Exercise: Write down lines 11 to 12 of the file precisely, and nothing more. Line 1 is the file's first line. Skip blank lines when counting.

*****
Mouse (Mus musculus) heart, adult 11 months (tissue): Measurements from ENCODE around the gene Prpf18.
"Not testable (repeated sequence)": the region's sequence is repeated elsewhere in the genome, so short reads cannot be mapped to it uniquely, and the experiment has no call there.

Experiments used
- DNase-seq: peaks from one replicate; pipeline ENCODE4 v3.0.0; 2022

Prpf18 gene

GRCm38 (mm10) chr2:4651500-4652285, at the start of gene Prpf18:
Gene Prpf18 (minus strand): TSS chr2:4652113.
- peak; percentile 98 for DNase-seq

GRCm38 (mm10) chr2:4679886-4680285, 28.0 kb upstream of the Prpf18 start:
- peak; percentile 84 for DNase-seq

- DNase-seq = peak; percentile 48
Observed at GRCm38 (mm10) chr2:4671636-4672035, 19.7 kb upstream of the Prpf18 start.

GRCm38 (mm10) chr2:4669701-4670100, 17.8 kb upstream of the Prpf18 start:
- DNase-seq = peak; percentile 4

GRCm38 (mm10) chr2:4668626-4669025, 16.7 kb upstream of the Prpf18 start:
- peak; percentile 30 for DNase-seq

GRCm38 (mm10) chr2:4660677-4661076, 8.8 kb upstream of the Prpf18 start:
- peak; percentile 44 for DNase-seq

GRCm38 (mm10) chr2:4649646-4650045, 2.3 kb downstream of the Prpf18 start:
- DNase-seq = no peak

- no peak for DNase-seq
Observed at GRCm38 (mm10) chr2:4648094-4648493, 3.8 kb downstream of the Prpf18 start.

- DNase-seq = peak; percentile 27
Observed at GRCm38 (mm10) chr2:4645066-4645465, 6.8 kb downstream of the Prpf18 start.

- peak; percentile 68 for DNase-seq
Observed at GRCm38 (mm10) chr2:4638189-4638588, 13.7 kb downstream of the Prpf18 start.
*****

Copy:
- DNase-seq = peak; percentile 48
Observed at GRCm38 (mm10) chr2:4671636-4672035, 19.7 kb upstream of the Prpf18 start.